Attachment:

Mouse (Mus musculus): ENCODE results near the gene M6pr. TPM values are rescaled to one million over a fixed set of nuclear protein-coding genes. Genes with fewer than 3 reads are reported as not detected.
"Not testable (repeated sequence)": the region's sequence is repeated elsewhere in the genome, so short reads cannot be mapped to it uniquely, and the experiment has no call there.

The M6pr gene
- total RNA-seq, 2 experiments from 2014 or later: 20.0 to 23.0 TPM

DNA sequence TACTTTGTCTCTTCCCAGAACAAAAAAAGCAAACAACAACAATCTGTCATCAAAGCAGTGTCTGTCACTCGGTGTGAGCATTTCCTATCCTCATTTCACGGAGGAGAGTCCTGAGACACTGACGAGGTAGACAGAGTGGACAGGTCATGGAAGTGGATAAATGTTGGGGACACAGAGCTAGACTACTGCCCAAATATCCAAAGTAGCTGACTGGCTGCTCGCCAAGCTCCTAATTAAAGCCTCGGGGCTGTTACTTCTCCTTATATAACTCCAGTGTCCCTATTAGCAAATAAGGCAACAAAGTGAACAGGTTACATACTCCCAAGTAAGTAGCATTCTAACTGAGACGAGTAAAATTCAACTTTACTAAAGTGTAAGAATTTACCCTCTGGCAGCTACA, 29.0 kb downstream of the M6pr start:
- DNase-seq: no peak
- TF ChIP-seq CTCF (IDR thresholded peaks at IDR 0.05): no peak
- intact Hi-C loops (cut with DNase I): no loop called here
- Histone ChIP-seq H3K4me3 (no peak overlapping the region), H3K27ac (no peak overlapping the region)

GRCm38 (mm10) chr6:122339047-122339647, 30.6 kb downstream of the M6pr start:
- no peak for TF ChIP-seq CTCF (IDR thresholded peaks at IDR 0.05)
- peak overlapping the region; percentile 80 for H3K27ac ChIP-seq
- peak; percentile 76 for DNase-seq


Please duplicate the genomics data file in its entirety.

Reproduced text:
Mouse (Mus musculus): ENCODE results near the gene M6pr. TPM values are rescaled to one million over a fixed set of nuclear protein-coding genes. Genes with fewer than 3 reads are reported as not detected.
"Not testable (repeated sequence)": the region's sequence is repeated elsewhere in the genome, so short reads cannot be mapped to it uniquely, and the experiment has no call there.

The M6pr gene
- total RNA-seq, 2 experiments from 2014 or later: 20.0 to 23.0 TPM

DNA sequence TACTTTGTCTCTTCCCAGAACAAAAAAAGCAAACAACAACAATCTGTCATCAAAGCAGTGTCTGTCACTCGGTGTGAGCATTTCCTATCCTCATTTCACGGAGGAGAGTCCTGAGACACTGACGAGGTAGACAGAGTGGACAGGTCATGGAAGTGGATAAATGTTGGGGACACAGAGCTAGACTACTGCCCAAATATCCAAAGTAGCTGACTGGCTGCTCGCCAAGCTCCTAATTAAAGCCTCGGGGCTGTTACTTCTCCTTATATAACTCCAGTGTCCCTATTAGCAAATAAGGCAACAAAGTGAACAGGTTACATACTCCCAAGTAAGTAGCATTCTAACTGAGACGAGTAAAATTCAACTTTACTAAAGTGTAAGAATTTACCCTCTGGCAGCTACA, 29.0 kb downstream of the M6pr start:
- DNase-seq: no peak
- TF ChIP-seq CTCF (IDR thresholded peaks at IDR 0.05): no peak
- intact Hi-C loops (cut with DNase I): no loop called here
- Histone ChIP-seq H3K4me3 (no peak overlapping the region), H3K27ac (no peak overlapping the region)

GRCm38 (mm10) chr6:122339047-122339647, 30.6 kb downstream of the M6pr start:
- no peak for TF ChIP-seq CTCF (IDR thresholded peaks at IDR 0.05)
- peak overlapping the region; percentile 80 for H3K27ac ChIP-seq
- peak; percentile 76 for DNase-seq